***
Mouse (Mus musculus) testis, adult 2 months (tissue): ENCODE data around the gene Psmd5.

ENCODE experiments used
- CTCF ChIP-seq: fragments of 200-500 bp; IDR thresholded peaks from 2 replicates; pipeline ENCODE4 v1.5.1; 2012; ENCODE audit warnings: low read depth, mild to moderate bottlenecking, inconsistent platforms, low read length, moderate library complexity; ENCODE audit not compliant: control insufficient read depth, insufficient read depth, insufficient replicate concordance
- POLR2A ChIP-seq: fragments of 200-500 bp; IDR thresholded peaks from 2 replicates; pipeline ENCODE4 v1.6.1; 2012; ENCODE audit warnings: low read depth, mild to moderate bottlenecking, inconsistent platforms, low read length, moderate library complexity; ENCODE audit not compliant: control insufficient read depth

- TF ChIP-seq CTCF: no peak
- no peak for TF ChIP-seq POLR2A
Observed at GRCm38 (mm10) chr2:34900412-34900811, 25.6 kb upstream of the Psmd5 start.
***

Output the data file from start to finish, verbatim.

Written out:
Mouse (Mus musculus) testis, adult 2 months (tissue): ENCODE data around the gene Psmd5.

ENCODE experiments used
- CTCF ChIP-seq: fragments of 200-500 bp; IDR thresholded peaks from 2 replicates; pipeline ENCODE4 v1.5.1; 2012; ENCODE audit warnings: low read depth, mild to moderate bottlenecking, inconsistent platforms, low read length, moderate library complexity; ENCODE audit not compliant: control insufficient read depth, insufficient read depth, insufficient replicate concordance
- POLR2A ChIP-seq: fragments of 200-500 bp; IDR thresholded peaks from 2 replicates; pipeline ENCODE4 v1.6.1; 2012; ENCODE audit warnings: low read depth, mild to moderate bottlenecking, inconsistent platforms, low read length, moderate library complexity; ENCODE audit not compliant: control insufficient read depth

- TF ChIP-seq CTCF: no peak
- no peak for TF ChIP-seq POLR2A
Observed at GRCm38 (mm10) chr2:34900412-34900811, 25.6 kb upstream of the Psmd5 start.